The mocker or scoffer (22:10) creates an uncomfortable environment for everyone around him and is also a bad influence on others. If he will not reform, expulsion from the community—a congregation, club or workplace in a modern context—is the recommended course. This will bring peace to the rest of the group, serve as a warning to others against such behavior, and possibly help the offender himself to realize the magnitude of his problem resulting in repentance.

Verse 11 implies that deception and flattery get one only so far in achieving a position of trust. Eventually such a person will be revealed for what he is. A decent, honest person will be trusted for his record of integrity. Haman and Mordecai in the book of Esther exemplify this well.

Verse 13, similarly expressed in 26:13, gives some comic relief, illustrating, as noted above, how lazy people invent excuses to avoid doing whatever needs to be done.

"Creditor and Debtor (22:7, 16)" (NAC). Verse 7 observes that debt can be a form of slavery. In fact, failure to repay debt in ancient Israel could obligate a person to suffer indentured servitude. This is part of the reason other verses caution against becoming surety for others. Verse 7 may bear on the meaning of verse 16. This last proverb in Solomon's major collection concerns social justice (as does the first proverb in the next section, verses 22-23), but the exact wording of verse 16 is disputed. Some versions, including the New King James, show an oppressor of the poor for self-enrichment and one who gives to the rich both coming to poverty. Oppressors will indeed come to poverty in the end (compare verses 22-23). Yet other translations take coming to poverty in verse 16 as referring to only the one giving to the rich.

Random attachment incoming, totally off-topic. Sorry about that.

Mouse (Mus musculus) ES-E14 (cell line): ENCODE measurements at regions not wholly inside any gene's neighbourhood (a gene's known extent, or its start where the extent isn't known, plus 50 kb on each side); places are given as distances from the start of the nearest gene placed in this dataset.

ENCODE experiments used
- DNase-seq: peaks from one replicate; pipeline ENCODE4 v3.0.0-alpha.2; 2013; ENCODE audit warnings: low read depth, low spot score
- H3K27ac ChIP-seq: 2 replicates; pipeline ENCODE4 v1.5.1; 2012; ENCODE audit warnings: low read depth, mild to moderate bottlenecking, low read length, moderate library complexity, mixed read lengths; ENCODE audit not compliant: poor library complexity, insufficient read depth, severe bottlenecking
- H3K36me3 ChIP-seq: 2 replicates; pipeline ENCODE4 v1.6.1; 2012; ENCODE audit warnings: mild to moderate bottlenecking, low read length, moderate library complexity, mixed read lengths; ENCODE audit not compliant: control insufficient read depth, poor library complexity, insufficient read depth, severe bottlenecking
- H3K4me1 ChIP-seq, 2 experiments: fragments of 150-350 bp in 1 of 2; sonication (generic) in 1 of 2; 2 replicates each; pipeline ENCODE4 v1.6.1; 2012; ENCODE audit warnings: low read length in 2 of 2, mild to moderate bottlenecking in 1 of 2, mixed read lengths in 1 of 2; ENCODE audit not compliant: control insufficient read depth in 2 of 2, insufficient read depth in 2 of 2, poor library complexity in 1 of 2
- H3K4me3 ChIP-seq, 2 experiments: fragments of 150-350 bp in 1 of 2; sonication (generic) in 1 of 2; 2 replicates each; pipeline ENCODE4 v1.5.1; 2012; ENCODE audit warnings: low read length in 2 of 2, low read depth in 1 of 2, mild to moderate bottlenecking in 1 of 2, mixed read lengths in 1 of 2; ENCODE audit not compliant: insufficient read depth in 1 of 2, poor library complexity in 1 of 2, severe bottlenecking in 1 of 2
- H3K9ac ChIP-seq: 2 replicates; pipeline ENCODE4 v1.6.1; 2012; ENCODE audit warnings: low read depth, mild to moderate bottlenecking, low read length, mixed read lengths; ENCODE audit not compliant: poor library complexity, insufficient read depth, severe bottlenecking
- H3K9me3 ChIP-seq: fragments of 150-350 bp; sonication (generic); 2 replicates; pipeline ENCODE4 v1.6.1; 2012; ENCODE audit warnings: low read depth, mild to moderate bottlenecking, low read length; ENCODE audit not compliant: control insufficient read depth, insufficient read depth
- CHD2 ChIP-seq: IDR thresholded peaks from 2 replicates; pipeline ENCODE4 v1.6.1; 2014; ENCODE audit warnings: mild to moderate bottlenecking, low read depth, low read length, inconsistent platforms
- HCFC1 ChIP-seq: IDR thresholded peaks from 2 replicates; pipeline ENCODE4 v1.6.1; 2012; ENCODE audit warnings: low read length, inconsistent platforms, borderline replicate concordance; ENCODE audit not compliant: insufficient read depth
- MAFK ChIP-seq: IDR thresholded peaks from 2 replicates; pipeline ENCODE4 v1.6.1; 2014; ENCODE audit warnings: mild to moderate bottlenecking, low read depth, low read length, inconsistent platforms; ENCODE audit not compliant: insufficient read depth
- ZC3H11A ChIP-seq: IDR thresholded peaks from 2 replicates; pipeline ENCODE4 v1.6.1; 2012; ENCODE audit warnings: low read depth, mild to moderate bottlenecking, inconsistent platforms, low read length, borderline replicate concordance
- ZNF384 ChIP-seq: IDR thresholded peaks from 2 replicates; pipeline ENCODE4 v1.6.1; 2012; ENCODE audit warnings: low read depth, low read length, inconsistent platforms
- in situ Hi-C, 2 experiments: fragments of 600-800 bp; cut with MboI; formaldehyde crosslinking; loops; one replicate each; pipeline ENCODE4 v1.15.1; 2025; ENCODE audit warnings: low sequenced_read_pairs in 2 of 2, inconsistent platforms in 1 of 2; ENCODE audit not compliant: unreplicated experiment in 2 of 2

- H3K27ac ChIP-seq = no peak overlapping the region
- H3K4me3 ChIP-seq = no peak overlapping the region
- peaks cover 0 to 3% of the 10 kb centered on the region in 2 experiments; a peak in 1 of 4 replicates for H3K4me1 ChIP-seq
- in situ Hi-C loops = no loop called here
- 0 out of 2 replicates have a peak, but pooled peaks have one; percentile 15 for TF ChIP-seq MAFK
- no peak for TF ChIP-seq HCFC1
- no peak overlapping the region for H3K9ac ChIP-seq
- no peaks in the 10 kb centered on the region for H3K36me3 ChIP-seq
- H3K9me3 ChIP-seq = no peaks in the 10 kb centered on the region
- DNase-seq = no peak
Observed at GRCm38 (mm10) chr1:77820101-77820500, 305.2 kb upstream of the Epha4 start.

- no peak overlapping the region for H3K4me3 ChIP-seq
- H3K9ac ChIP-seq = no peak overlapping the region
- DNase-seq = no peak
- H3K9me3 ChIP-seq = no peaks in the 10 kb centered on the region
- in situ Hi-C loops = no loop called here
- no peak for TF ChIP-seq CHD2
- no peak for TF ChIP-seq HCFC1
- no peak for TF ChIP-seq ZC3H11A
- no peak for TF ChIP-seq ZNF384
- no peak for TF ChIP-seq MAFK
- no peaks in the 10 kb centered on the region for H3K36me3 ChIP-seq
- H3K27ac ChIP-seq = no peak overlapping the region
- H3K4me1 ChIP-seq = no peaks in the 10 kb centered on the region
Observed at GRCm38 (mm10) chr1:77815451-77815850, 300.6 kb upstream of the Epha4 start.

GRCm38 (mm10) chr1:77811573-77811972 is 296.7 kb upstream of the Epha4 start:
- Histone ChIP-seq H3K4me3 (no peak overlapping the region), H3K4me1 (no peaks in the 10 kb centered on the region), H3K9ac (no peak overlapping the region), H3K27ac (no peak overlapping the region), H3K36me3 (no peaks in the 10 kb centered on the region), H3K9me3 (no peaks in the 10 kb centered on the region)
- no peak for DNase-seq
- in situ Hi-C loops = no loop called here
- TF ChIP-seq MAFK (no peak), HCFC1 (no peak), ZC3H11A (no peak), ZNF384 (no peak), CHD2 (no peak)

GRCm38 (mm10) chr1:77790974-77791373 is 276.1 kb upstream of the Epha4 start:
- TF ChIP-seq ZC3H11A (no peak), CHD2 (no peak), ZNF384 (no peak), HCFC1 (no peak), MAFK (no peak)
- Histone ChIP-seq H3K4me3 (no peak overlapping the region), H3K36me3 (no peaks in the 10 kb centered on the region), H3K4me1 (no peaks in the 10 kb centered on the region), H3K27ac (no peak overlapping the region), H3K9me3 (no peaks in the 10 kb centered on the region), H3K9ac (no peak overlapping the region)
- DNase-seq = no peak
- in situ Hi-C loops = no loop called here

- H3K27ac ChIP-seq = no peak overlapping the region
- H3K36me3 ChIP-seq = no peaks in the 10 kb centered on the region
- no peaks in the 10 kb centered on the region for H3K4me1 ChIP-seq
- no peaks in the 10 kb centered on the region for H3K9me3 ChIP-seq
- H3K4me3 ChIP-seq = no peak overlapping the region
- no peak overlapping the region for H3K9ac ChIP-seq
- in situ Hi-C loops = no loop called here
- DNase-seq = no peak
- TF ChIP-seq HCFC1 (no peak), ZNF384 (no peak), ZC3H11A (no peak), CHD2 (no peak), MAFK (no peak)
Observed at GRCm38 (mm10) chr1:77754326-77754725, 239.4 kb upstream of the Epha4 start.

In the latter vein, some see in verse 16 an abusive creditor-debtor relationship in this paraphrased sense: The rich oppress the poor [through such means as entangling them in high-interest loans] to make themselves even richer, / while the poor who are stuck making loan payments to the rich are made even poorer. This interpretation offers a sensible explanation of "giving" to the rich, the reason for which otherwise seems unclear. Some have suggested a futile attempt to buy the favor of the rich, but who would do this to the point of impoverishment? "Giving" here makes more sense as a matter of obligation—and this fits debt repayment. Such wisdom is not meant to totally rule out loans. There is an appropriate context for lending and borrowing if the lending is fair and the borrower is well able to repay, given reasonable consideration of the future. Yet no such arrangement should be entered into lightly.